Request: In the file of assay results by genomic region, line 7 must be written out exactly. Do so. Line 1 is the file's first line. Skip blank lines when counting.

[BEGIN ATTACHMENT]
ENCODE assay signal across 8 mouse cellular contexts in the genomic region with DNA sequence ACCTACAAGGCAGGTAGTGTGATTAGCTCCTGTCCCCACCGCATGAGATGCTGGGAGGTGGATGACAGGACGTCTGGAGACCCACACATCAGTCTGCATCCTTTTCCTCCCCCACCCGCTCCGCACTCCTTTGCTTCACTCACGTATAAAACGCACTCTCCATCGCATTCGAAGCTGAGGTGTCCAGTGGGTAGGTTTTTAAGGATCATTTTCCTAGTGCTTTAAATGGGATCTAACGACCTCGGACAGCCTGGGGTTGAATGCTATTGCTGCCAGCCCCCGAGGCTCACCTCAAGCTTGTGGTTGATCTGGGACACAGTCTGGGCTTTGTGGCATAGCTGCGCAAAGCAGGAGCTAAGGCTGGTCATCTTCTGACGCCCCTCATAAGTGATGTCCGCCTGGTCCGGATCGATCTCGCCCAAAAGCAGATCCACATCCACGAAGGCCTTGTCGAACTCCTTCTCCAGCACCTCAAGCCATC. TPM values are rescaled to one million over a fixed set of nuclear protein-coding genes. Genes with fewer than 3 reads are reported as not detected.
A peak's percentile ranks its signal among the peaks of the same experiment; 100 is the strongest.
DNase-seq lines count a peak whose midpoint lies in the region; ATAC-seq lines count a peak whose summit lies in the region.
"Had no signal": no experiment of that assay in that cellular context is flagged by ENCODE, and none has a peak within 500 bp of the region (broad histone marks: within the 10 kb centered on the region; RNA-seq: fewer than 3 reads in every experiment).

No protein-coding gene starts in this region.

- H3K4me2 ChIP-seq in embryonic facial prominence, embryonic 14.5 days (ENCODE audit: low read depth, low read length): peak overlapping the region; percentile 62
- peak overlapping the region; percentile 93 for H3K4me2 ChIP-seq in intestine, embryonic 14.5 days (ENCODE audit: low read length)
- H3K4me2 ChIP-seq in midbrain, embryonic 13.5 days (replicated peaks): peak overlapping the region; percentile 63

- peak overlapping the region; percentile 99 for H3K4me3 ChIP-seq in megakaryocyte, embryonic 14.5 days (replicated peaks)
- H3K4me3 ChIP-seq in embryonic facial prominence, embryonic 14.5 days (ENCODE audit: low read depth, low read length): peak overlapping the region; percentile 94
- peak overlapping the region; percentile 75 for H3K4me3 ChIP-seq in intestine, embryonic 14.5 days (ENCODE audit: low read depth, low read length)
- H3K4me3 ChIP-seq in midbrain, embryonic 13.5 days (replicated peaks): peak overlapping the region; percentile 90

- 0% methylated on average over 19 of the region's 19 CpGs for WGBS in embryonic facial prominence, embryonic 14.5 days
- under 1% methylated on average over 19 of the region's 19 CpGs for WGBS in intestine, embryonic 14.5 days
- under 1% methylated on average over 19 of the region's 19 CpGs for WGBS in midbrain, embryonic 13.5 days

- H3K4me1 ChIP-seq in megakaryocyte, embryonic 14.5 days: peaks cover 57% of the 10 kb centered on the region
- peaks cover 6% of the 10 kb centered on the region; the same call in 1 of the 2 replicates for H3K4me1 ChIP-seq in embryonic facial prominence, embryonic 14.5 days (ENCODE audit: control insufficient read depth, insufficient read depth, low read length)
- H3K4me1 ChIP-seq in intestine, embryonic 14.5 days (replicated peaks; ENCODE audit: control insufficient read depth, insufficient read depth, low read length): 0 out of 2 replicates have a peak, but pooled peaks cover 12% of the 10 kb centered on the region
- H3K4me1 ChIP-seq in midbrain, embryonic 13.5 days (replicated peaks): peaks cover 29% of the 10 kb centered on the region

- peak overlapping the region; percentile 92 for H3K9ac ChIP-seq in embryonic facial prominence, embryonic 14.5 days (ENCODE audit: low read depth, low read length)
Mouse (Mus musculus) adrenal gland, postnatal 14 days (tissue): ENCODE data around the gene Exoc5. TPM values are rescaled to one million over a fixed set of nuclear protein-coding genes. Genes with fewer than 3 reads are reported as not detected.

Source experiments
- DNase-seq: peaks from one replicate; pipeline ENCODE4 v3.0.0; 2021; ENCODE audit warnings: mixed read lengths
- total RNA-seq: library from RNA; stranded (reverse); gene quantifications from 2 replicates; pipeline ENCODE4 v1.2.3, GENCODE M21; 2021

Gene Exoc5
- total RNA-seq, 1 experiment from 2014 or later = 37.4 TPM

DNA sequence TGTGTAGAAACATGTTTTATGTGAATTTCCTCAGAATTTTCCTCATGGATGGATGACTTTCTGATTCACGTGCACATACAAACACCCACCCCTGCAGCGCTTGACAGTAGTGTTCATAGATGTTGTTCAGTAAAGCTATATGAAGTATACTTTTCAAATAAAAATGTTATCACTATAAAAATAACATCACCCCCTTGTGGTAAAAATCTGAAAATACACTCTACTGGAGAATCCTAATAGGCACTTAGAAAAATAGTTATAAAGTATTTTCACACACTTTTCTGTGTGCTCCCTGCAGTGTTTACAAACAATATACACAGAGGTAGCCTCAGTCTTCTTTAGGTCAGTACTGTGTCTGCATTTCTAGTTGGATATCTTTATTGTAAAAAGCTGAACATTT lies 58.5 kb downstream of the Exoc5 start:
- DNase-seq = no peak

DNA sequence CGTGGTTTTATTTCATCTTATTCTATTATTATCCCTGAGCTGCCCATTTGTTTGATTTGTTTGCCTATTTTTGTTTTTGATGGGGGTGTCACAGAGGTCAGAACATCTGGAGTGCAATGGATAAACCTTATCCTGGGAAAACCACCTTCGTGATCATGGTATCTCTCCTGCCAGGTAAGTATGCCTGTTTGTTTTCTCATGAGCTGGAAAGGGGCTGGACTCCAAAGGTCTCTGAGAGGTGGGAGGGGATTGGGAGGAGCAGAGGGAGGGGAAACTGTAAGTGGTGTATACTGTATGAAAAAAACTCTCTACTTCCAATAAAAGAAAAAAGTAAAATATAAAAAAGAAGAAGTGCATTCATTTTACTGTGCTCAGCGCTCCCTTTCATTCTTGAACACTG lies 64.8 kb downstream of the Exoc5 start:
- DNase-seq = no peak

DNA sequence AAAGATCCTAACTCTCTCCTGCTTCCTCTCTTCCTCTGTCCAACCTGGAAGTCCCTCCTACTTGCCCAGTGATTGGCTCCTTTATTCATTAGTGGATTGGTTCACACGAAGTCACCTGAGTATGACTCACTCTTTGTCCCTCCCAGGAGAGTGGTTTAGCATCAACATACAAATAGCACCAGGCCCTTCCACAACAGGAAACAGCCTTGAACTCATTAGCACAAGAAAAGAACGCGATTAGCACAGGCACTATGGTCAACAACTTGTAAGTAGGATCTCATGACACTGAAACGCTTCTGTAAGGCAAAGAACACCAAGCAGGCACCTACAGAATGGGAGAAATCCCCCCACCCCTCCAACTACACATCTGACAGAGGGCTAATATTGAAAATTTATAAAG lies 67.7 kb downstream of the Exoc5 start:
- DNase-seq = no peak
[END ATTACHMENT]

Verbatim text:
- peak overlapping the region; percentile 93 for H3K4me2 ChIP-seq in intestine, embryonic 14.5 days (ENCODE audit: low read length)